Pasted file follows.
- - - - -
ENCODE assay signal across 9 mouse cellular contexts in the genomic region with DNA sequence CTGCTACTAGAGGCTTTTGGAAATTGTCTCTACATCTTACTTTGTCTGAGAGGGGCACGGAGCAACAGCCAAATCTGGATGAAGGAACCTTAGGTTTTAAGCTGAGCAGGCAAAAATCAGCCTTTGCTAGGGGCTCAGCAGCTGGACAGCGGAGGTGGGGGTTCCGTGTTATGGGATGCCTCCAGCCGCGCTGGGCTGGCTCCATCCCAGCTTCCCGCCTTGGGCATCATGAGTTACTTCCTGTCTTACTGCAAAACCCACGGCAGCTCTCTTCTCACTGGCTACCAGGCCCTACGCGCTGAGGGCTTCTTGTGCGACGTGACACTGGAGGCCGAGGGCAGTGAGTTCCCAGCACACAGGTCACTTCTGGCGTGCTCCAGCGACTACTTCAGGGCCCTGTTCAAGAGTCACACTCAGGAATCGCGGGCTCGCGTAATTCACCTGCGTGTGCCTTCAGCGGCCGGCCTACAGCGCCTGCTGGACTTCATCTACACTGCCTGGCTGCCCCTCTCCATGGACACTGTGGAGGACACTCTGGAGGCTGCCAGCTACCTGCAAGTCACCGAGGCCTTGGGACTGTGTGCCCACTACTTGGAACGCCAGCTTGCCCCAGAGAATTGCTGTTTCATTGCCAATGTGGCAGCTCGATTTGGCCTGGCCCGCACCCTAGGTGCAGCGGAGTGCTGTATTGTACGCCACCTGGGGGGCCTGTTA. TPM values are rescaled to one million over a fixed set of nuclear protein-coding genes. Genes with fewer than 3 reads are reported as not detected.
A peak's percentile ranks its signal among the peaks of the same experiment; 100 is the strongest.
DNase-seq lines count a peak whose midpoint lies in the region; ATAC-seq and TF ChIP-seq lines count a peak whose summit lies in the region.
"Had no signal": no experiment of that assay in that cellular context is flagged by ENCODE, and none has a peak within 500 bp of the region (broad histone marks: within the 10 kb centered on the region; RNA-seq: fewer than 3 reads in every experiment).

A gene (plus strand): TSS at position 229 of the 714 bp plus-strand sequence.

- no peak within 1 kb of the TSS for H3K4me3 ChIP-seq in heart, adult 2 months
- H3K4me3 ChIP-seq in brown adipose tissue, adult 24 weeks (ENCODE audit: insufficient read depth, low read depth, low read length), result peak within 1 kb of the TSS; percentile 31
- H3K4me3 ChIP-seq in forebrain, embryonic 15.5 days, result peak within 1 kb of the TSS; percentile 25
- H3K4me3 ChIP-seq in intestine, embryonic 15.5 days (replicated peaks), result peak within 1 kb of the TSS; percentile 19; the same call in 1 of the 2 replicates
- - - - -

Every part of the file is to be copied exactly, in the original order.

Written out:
ENCODE assay signal across 9 mouse cellular contexts in the genomic region with DNA sequence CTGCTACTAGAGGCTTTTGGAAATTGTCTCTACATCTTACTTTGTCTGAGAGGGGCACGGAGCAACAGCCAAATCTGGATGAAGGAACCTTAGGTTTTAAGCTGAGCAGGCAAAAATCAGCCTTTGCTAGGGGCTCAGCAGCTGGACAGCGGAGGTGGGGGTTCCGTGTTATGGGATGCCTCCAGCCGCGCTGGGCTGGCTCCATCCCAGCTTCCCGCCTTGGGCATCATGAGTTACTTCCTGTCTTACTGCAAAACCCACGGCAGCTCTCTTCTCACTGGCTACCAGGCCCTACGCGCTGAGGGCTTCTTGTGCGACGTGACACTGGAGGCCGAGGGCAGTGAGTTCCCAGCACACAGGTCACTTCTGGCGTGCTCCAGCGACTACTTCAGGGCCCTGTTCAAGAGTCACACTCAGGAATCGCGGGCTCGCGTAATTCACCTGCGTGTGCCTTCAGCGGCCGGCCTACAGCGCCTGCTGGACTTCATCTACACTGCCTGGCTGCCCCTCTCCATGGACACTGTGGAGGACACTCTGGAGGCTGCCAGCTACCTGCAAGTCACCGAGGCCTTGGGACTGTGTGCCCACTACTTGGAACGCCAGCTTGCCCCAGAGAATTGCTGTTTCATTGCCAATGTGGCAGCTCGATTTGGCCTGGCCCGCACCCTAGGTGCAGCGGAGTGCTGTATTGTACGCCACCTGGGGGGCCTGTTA. TPM values are rescaled to one million over a fixed set of nuclear protein-coding genes. Genes with fewer than 3 reads are reported as not detected.
A peak's percentile ranks its signal among the peaks of the same experiment; 100 is the strongest.
DNase-seq lines count a peak whose midpoint lies in the region; ATAC-seq and TF ChIP-seq lines count a peak whose summit lies in the region.
"Had no signal": no experiment of that assay in that cellular context is flagged by ENCODE, and none has a peak within 500 bp of the region (broad histone marks: within the 10 kb centered on the region; RNA-seq: fewer than 3 reads in every experiment).

A gene (plus strand): TSS at position 229 of the 714 bp plus-strand sequence.

- no peak within 1 kb of the TSS for H3K4me3 ChIP-seq in heart, adult 2 months
- H3K4me3 ChIP-seq in brown adipose tissue, adult 24 weeks (ENCODE audit: insufficient read depth, low read depth, low read length), result peak within 1 kb of the TSS; percentile 31
- H3K4me3 ChIP-seq in forebrain, embryonic 15.5 days, result peak within 1 kb of the TSS; percentile 25
- H3K4me3 ChIP-seq in intestine, embryonic 15.5 days (replicated peaks), result peak within 1 kb of the TSS; percentile 19; the same call in 1 of the 2 replicates